“Energy supply, communications, transportation – our globalised society is highly dependent on functioning infrastructures. Typical examples are roads and railway lines, but also water pipelines, data cables and power lines,” explains OHB project coordinator Daro Krummrich. “Just how critical these infrastructures are for daily life becomes particularly apparent when disruptions occur. These can be caused by natural disasters, extreme weather events or deliberate manipulation. In order to be able to restore the functionality of critical systems promptly after an incident, it is important to quickly gain an overview of the overall situation. This is why IIMEO is about detecting infrastructure malfunctions automatically, across large areas and in near real time, regardless of local weather and lighting conditions.”
Development of satellites and algorithms
To this end, a satellite system is to be developed within the framework of the project. The intended use case calls for the principles of New Space: Since global coverage and revisit times of less than one hour are required for infrastructure monitoring, the project partners assume that a suitable constellation in low Earth orbit (500 to 900 kilometres altitude) will consist of at least 24 small satellites. Synthetic Aperture Radar (SAR) imaging radar instruments are to be used as payloads, which will be supplemented by sensors for the wavelength range of visible light (VIS). This will enable high-resolution images to be generated even at night and under heavy cloud cover.
Another focus of the project is the development of algorithms. Since continuous global monitoring of infrastructure with SAR and VIS sensors produces gigantic amounts of data, it is necessary that these are already processed on board the satellites. This is to avoid the data downlink being a bottleneck in the system. Davide Di Domizio, Research Programme Administrator at the European Health and Digital Executive Agency (HaDEA) and in charge of IIMEO, explains: “In 2022, the Horizon Europe work programme set the ambitious goal of demonstrating the performance of key technologies for future Earth observation systems by 2028. With the development of the planned on-board data processor, IIMEO is well positioned to make an important contribution to this mission.”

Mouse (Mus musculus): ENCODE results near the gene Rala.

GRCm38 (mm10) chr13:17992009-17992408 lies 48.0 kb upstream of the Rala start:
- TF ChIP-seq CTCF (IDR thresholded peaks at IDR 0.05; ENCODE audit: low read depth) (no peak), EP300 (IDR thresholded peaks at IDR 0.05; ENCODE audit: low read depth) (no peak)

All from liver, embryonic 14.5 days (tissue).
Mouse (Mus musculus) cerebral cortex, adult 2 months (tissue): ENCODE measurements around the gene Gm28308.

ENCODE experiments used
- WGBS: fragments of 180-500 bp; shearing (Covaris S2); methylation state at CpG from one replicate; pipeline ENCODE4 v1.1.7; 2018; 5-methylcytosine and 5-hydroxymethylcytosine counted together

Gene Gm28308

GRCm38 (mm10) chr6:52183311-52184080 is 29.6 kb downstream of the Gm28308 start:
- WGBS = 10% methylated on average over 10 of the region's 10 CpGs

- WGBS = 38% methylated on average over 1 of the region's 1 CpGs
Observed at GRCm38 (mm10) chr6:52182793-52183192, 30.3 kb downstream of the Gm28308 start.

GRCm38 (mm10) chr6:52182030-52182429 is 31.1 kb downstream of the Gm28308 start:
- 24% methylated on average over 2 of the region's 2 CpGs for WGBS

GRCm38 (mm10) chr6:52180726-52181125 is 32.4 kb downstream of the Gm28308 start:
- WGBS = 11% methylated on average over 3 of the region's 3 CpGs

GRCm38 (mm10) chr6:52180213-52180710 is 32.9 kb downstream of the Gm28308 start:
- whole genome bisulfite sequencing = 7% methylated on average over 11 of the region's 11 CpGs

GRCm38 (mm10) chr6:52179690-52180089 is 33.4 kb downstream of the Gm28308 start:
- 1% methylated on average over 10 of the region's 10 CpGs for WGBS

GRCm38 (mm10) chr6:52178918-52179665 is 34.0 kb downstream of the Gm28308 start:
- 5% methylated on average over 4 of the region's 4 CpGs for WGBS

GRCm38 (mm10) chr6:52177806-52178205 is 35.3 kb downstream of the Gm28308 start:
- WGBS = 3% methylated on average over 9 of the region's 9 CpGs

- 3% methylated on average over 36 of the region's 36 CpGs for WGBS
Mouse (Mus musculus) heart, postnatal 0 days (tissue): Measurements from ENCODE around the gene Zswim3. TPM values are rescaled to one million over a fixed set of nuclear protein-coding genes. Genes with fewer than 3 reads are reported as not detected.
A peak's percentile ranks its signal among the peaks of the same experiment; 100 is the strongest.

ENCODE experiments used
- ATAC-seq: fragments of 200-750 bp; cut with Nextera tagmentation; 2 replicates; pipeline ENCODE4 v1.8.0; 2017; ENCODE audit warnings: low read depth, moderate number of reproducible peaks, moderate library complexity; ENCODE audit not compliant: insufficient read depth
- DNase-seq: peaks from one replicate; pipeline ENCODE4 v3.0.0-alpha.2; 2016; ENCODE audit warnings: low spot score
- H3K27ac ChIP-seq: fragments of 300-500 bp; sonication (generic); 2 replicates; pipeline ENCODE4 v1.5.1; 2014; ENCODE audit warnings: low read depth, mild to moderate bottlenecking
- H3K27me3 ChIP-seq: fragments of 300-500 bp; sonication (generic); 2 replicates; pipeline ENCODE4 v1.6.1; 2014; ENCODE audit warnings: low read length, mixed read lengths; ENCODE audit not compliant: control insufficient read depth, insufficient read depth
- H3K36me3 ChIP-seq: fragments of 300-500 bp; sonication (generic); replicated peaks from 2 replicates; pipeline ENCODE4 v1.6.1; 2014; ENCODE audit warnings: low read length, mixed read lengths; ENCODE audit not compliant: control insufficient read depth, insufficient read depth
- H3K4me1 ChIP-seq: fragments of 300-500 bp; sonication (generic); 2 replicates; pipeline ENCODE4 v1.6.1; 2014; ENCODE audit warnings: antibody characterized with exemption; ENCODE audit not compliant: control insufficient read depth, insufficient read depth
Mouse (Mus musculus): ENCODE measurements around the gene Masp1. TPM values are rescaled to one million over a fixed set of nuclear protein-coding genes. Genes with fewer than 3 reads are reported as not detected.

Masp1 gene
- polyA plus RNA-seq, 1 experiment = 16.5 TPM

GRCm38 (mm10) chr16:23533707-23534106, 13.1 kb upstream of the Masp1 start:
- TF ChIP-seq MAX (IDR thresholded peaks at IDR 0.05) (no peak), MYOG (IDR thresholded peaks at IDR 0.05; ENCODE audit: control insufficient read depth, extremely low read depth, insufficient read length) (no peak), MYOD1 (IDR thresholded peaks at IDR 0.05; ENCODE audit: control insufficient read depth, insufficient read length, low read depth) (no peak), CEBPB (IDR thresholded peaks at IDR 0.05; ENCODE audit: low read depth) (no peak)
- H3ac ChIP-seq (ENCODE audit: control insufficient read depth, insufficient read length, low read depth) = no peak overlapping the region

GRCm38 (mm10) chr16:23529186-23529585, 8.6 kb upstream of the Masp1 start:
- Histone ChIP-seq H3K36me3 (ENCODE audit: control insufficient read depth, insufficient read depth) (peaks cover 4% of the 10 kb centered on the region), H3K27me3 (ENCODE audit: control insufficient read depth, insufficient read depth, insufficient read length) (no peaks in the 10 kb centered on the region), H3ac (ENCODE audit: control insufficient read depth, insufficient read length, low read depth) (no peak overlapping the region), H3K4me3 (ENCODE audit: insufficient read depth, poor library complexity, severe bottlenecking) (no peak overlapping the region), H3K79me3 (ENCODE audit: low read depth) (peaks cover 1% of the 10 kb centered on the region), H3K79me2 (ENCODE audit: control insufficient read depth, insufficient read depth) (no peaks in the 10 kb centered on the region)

Airborne technology demonstrator
Once the development phase is complete, all relevant key technologies will initially be combined into an airborne technology demonstrator. The goal of the flight campaign planned for 2025 is to demonstrate the end-to-end prototype downstream service, including on-board data processing. The automated detection of obstacles on railway tracks is to serve as an example application. The national company for the management of railway infrastructure in Serbia was won as a cooperation partner and pilot user. Slobodan Rosić, Serbian Railway Infrastructure Risk Manager, points out: “A satellite-based automatic monitoring system makes it possible to collect high-quality information about the condition of the infrastructure in real time without having to interrupt regular traffic and without the need for personnel on site.”
The next demonstration mission, currently planned for 2026 and 2027, will go one step further: it will demonstrate that the system developed in the course of IIMEO is also suitable for the global monitoring of railway lines from space.